Fiscal Deficit: After crossing the fiscal numbers for the year in November; we have seen a marked slowdown in government spending as the government tries to meet the 4.1% fiscal target. The coal India divestments would also bring much needed inflows into government coffers to help meet the deficit number. Amounts from the telecom spectrum are awaited; given that the earnest money deposit suggest a higher inflow to government than budgeted. For next year this could be in the range of 3.8%.

Current Account Deficit: With oil prices falling sharply; CAD for the FY 15 will be around 1.5% of GDP. For FY 16 also, CAD to likely to remain below 1.5% of GDP; a level which would be very easily fundable

3. How do you see the Emerging vs. the Developed market debate panning out this year?

Debt levels across countries appear to be high- this is probably more worrying in the emerging market space as some of the debt has been funded through dollar loans. The continued strength of the US dollar could pose a challenge for some countries in servicing it. Developed markets face the issue of a slowdown and a deflationary situation. Many emerging markets in such a scenario cannot grow in isolation as exports from some of these countries have primarily been to developed countries. Any increase in US interest rates or the adoption of a normal monetary policy could impact equity prices in Emerging and developed markets

4. What would be your advice to investors for the forthcoming year?

We have been telling that if the investor has Rs 100 to invest, then invest Rs 30 and take an SIP, keep the balance ready to invest latter when valuations look better. That opportunity could come when the market correct or some serious reforms take place. Both are possible. Market may not correct and some serious reforms take place in which case the investor could invest the balance Rs 70. In such situations the investor may lose the initial returns in the movement of stock price, but he will have a solid reason for investing, and generate long term returns.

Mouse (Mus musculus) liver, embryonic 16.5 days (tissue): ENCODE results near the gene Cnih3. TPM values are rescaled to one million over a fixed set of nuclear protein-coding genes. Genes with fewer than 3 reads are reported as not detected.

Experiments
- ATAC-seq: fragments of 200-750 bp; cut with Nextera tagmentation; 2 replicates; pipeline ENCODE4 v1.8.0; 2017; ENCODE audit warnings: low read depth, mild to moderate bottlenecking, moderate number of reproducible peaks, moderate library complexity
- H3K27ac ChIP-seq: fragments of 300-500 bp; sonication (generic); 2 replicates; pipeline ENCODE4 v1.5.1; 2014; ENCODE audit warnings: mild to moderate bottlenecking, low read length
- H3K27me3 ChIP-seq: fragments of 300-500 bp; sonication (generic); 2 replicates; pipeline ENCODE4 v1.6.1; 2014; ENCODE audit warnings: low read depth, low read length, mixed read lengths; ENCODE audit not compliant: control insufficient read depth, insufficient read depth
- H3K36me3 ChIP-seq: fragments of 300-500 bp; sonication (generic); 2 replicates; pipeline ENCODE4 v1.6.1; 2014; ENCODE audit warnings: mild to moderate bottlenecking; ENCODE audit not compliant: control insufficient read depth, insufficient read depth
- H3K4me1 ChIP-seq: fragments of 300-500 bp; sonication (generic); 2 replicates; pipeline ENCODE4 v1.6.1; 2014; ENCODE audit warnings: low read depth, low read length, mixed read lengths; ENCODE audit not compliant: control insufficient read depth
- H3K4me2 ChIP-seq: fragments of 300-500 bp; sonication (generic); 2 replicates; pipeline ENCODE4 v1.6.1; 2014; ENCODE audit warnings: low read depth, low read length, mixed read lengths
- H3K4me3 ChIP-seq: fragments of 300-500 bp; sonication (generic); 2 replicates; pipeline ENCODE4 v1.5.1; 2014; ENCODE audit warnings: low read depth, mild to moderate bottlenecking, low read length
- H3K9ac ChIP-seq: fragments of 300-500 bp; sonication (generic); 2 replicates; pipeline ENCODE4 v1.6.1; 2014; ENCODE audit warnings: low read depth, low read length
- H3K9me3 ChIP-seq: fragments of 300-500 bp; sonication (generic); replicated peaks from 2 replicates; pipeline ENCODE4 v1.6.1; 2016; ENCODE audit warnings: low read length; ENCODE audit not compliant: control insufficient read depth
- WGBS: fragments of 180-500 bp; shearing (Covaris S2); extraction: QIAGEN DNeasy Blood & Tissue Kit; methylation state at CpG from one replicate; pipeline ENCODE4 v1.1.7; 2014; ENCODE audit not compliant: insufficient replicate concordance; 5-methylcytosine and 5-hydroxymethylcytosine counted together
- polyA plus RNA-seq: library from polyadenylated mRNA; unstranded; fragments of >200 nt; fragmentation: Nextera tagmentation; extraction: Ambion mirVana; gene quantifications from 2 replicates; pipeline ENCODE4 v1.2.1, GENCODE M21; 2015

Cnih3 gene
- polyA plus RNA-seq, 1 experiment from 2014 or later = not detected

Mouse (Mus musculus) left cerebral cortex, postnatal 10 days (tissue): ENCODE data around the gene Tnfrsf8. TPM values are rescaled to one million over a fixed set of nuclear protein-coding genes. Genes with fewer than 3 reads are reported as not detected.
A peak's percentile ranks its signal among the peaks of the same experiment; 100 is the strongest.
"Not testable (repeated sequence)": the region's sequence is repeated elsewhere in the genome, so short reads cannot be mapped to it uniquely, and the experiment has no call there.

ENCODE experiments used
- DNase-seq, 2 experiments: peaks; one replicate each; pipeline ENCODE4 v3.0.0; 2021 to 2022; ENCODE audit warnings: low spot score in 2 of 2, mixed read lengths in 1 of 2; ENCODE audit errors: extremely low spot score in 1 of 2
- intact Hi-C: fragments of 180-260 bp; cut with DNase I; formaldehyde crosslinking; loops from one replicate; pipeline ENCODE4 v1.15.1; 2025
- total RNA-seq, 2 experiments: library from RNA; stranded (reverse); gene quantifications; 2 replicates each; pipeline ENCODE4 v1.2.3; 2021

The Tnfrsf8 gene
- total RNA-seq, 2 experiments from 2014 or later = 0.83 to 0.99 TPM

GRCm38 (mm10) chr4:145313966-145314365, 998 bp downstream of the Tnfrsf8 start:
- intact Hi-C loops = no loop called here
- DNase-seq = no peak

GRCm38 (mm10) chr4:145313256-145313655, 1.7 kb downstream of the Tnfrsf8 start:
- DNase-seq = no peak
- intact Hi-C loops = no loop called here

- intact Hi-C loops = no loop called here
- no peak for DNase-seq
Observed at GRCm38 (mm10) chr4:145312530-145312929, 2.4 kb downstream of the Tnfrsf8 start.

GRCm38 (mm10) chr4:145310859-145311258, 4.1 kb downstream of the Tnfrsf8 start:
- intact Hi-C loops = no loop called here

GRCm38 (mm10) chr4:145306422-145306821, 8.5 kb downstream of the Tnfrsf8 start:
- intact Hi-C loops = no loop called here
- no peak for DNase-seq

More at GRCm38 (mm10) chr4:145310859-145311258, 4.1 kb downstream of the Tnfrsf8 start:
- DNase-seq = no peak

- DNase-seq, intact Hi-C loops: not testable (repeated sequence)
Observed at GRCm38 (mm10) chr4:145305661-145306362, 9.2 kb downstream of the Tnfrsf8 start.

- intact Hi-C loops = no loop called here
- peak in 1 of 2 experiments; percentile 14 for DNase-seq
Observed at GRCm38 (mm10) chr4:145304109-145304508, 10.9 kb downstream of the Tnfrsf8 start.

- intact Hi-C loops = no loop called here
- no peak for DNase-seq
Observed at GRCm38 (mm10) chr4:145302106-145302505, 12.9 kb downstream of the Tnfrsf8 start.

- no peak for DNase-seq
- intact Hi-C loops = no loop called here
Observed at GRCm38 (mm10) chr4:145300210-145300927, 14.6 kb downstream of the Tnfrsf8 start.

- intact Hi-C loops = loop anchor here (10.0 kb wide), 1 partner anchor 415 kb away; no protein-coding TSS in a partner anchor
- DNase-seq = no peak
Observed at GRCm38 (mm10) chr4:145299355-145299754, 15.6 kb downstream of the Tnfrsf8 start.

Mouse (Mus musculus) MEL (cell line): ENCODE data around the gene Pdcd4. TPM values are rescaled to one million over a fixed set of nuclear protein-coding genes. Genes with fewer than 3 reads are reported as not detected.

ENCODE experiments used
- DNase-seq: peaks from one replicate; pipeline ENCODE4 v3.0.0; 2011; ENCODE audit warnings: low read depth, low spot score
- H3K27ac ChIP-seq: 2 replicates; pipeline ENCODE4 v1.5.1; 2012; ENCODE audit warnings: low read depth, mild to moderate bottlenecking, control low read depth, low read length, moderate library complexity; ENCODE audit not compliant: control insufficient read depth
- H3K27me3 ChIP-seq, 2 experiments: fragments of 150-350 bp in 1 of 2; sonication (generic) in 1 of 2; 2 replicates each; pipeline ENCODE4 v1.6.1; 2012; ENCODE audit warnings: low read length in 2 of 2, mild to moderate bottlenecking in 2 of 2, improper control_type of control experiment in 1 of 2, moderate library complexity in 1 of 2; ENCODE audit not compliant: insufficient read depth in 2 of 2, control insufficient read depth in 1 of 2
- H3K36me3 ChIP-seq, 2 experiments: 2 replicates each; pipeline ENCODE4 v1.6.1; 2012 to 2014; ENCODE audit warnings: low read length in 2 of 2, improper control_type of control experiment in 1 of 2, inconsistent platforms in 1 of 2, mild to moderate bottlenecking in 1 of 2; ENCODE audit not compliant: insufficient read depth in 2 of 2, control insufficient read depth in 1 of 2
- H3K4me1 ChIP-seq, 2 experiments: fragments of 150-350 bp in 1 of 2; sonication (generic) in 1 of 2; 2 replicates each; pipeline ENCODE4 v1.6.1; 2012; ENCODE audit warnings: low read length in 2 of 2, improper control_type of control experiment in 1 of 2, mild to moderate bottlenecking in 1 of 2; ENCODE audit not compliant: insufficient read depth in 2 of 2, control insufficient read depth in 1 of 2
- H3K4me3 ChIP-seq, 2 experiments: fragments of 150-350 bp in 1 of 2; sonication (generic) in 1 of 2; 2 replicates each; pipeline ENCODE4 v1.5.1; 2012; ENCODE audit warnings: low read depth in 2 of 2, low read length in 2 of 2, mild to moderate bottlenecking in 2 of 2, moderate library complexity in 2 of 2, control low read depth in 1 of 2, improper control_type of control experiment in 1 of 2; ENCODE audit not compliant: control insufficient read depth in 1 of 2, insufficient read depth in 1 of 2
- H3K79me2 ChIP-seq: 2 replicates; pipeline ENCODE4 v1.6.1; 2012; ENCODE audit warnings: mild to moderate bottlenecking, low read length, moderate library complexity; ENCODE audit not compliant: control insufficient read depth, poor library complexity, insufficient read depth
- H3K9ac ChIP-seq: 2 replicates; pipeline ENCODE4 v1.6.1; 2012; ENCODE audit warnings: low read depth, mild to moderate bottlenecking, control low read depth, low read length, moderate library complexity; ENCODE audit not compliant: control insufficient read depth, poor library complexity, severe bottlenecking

5. What are you expecting from the RBI from a yearly (2015) point of view?

We expect RBI to be focused on inflation targeting and bringing CPI inflation to 6% by January 2016. Inflation is expected to remain low due to lower support prices for cereals, sensitive items like onion and potatoes being bought under the essential commodity act. As per initial estimates, monsoon is expected to be normal. Manufacturing inflation is expected to be low due to global deflation and lower commodity prices. The current account deficit is also expected to be low at around 0.5- 1% of GDP, which can be easily funded by FDI and FII flows. We expect RBI to add another 30 billion to its reserves during the current financial year. Taking these factors into account, we expect RBI to cut interest rates by 50 basis points during the course of the current financial year.

6. Where do you see the benchmark stock market indices and 10 year yields for benchmark government securities during 2015?

We expect the fiscal deficit to come at 3.6% of GDP. This would translate into borrowing program of Rs. 5.25 Lakh crores to Rs 5.5 Lakh crores. This supply would be easily absorbed due to lack of credit growth in the economy. Banks, insurance and provident funds are expected to be big buyers in the government security. We expect RBI to cut repo rates by 50 basis points in the current financial year; accordingly we expect the ten year yield to trade in the range of 7.25 to 7.40 in the next financial year.